Anonymous
Wed 8-Oct-2008 02:08
Thank you for this. I love your version above the actual concert version I found online - your version emphasizes the otherworldly chord progressions which I love the most about this piece. Especially the final part with the lowpass filter works very well.
Anonymous
Sat 20-Dec-2008 02:24
Does anyone happen to know the origin of the piece, and/or why it has the name Fratres? I've never come across this in my readings about Part and I am very curious, it being one of my favorite pieces to listen to (and play).
Best to all,
karl@freefriends.org
Anonymous
Fri 9-Jan-2009 18:41
Very nice piece. Never heard like that in the soudchip world.
Anonymous
Thu 5-Feb-2009 22:13
Does anyone happen to know the origin of the piece, and/or why it has the name Fratres? I've never come across this in my readings about Part and I am very curious, it being one of my favorite pieces to listen to (and play).
Best to all,
karl@freefriends.org

Fratres means brethren (or brothers). Hence when priests or ministers get together it is called a Fraternity (now that we have women priests it should be a Maternity!)
The pulses on the claves/percussion is a Renaiassance call to attention/prayer that the monks (or brothers) would have played using wooden semantra - which prefigured the use of bells in the Eastern Church)
Anonymous
Thu 16-Jul-2009 19:44
Very good mathematical description. Great!

I hear it in a concert at Lent. It goes very deep into heart if you hear it in a church...

Do you know something about the religious sense? Why "Fratres" = "brothers"?
lft
Linus Åkesson
Sun 19-Jul-2009 18:04
Do you know something about the religious sense? Why "Fratres" = "brothers"?

No, not as such. I know that Pärt was longing for spiritualism in a country where religion was more or less outlawed by the communist regime. This has, I think, clearly affected the music, and probably the title, although I'm not aware of any specific symbolism.
Anonymous
Wed 14-Oct-2009 04:44
Fratres on SID!

You are completely awesome.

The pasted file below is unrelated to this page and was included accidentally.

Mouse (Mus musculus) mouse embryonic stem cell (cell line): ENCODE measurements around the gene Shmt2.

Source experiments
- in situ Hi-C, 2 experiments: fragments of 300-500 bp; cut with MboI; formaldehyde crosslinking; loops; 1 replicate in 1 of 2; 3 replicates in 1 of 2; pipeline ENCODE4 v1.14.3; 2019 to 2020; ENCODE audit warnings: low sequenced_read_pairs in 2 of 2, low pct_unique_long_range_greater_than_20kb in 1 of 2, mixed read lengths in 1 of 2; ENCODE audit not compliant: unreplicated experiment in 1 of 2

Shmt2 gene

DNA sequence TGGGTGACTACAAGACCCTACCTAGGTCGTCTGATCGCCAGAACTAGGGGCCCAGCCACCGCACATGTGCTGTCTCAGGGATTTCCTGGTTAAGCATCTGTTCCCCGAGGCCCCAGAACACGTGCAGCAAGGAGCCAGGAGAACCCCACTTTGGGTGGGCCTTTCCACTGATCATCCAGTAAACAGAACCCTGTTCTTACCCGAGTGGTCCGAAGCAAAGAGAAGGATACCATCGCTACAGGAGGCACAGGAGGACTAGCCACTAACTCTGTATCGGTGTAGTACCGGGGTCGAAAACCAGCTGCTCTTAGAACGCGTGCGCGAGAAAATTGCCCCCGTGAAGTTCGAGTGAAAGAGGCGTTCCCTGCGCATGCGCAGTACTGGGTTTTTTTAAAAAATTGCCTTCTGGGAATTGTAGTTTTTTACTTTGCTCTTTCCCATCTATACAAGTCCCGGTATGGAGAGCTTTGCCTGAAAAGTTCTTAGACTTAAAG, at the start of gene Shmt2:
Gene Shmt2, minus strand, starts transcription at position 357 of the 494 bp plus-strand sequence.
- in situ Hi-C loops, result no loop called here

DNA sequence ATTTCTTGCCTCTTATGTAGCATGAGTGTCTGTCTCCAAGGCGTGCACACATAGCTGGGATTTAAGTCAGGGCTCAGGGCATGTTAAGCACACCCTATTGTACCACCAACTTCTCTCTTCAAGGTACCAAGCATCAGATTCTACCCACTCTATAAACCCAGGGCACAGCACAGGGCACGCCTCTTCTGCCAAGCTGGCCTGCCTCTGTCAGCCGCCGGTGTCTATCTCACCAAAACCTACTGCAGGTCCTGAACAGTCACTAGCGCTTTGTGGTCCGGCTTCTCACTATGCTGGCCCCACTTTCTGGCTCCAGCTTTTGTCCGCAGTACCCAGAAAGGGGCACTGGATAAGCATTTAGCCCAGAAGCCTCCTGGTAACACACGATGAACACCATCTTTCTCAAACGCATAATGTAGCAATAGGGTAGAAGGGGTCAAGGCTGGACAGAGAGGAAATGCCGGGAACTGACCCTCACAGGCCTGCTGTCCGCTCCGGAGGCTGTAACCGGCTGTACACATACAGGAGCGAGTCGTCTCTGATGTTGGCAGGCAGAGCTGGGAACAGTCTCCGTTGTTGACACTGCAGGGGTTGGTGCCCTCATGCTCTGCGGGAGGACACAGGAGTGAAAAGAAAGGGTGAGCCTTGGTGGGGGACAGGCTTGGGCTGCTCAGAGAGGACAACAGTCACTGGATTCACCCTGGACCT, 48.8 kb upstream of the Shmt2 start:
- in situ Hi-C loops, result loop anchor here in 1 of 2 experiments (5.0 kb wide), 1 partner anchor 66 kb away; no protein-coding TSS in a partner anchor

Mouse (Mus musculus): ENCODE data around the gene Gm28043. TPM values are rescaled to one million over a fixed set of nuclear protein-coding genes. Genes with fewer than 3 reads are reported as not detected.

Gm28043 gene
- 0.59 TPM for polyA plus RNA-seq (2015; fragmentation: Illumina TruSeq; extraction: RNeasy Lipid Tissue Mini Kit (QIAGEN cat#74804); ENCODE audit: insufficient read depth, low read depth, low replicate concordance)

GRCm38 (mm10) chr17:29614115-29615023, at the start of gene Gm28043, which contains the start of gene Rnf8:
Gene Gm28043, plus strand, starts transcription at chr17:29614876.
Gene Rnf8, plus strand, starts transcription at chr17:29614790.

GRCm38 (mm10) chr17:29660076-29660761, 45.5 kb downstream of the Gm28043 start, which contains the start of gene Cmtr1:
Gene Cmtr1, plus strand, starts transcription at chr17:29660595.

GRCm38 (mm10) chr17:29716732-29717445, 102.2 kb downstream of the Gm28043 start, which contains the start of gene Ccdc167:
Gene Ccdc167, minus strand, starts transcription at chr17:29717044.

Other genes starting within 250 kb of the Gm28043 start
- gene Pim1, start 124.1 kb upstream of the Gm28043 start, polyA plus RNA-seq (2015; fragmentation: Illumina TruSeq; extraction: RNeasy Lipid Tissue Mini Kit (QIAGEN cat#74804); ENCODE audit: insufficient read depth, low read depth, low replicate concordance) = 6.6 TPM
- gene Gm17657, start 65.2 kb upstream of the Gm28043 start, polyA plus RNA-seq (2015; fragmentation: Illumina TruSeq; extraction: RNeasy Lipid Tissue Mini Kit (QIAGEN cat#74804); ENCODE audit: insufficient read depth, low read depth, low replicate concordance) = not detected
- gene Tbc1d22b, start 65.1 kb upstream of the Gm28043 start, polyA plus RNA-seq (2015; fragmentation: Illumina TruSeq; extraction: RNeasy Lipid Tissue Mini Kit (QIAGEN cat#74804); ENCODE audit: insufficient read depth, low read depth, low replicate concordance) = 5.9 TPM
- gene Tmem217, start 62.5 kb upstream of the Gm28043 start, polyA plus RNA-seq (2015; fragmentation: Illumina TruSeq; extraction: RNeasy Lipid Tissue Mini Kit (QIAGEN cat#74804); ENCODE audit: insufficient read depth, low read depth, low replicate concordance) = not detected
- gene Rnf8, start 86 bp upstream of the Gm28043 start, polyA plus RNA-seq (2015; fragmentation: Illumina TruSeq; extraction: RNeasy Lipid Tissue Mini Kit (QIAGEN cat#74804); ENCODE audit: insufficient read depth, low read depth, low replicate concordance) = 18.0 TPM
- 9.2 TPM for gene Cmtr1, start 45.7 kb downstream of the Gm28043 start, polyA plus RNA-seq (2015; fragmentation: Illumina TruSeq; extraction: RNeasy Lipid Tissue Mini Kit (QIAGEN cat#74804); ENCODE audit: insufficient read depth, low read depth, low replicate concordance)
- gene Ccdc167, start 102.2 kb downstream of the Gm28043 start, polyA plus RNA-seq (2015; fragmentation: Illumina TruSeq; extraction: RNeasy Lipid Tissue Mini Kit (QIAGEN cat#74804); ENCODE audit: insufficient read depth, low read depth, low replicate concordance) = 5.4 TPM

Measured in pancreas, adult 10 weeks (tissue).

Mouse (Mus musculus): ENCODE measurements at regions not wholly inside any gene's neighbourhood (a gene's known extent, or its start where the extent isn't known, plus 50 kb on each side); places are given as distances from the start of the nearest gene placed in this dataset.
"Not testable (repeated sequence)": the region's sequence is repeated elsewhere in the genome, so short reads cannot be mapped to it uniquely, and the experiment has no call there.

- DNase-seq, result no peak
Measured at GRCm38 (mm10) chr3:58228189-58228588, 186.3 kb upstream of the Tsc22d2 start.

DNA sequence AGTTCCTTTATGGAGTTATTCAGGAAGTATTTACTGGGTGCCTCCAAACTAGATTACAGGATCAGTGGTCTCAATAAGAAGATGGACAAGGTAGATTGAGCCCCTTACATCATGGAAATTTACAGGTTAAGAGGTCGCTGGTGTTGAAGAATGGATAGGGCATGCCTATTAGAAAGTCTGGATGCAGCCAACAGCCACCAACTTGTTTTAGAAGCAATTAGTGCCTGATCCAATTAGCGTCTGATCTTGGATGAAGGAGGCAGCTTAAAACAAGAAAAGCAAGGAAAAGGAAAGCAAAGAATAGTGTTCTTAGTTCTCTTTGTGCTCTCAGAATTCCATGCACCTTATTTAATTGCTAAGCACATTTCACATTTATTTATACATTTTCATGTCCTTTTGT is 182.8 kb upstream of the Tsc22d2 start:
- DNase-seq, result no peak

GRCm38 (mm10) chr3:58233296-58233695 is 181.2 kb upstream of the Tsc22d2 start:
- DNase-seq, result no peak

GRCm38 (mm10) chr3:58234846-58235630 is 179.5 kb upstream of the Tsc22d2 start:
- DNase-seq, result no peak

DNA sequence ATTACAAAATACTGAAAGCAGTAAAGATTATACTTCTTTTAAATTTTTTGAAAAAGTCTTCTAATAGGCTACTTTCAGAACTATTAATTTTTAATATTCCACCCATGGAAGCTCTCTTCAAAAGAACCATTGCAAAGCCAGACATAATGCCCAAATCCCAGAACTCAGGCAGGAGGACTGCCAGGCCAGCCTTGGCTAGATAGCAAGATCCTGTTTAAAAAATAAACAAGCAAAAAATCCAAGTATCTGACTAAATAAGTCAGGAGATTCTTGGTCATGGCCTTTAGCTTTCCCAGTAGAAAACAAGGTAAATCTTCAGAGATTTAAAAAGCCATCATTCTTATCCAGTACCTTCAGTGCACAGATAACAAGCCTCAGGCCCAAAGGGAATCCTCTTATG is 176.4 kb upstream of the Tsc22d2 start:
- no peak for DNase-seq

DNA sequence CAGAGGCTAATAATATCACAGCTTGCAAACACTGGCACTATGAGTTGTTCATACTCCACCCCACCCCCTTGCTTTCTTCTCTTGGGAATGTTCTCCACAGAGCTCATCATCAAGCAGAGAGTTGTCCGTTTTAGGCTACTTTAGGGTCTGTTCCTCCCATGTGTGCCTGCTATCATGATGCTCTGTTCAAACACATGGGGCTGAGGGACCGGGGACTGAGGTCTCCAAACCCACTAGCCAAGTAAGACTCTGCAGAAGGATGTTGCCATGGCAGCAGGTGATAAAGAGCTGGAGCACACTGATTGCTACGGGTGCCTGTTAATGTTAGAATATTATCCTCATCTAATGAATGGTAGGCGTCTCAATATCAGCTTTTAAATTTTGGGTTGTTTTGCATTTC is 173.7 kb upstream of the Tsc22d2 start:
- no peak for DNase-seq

Now just complete the arpeggios :)
Anonymous
Tue 27-Oct-2009 08:17
I have previously listened to a version for Violin, String Orchestra & Percussion from a CD called "Tabula Rasa" & there's one more layer in that version. It's a violin playing what I suppose is the same theme but much faster on top of the theme you've got here.

Now I want to find out all the other versions of this piece of music. Especially one for a wind octet & percussion.

--jartur
Anonymous
Thu 19-Nov-2009 00:42
Fratres,is it based in Passacaglia form?
lft
Linus Åkesson
Thu 26-Nov-2009 15:53
Fratres, is it based in Passacaglia form?

No, because a passacaglia has a repeating sequence of notes in some voice (usually the bass), to which the other voices add variation. Fratres has a strictly repetitive high-level form, but the actual note sequences change from one cycle to the next, so it doesn't fit the definition of a passacaglia.
john8858
John Tippin
Sat 12-Dec-2009 23:13
I'm a little confused about the middle voice. I'm trying to figure this out using your process. Everything makes sense, except for the how the middle voice progresses. How does it start? I don't see how the circle for the first segment and the notation line up. Can anyone help?
Anonymous
Mon 14-Dec-2009 20:10
Figured it out. Nevermind!
Anonymous
Wed 27-Jan-2010 12:38
Can anyone tell me about choral music of Part?
Anonymous
Thu 25-Feb-2010 14:47
Thank you for this page! Lovely SID music too, I am a long time SID fanatic as well!

I came here as a result of this thread on reddit: http://www.reddit.com/r/classicalmusic/comments/b5yd4/piece_of_classical_music_needs_identifying/
Anonymous
Fri 26-Feb-2010 01:22
Hey, I do not belive that your SID song is in the HVSC ? What about releasing your song along with 37000+ other SID songs ?
lft
Linus Åkesson
Thu 18-Mar-2010 20:16
Hey, I do not belive that your SID song is in the HVSC ? What about releasing your song along with 37000+ other SID songs ?

Oh, I just haven't got around to it. But I like the HVSC, and will try to find the time to distribute my sids through it.
Anonymous
Sun 11-Apr-2010 23:01
I'm working on analyzing fratres as well, but I'm looking at the violin version. Your page has been really helpful, and I see the chord progressions now but am having a hard time with finding the different voices (since it's just the violin in the beginning). Do you know how it's laid out in the violin version? thanks so much!
Anonymous
Sat 11-Sep-2010 14:23
Hi, this page is really helpful - thanks.
Does anyone know the reason for Pärt to write the piece? I'll be playing it in a concert and would like to include this information in my programme notes.
Thanks
Anonymous
Mon 8-Nov-2010 18:27
Yes, Brethren... also, the other most common use of the word Fratres is "Orate Fratres", a call to prayer from Catholic liturgy.

Does anyone happen to know the origin of the piece, and/or why it has the name Fratres? I've never come across this in my readings about Part and I am very curious, it being one of my favorite pieces to listen to (and play).
Best to all,
karl@freefriends.org

Fratres means brethren (or brothers). Hence when priests or ministers get together it is called a Fraternity (now that we have women priests it should be a Maternity!)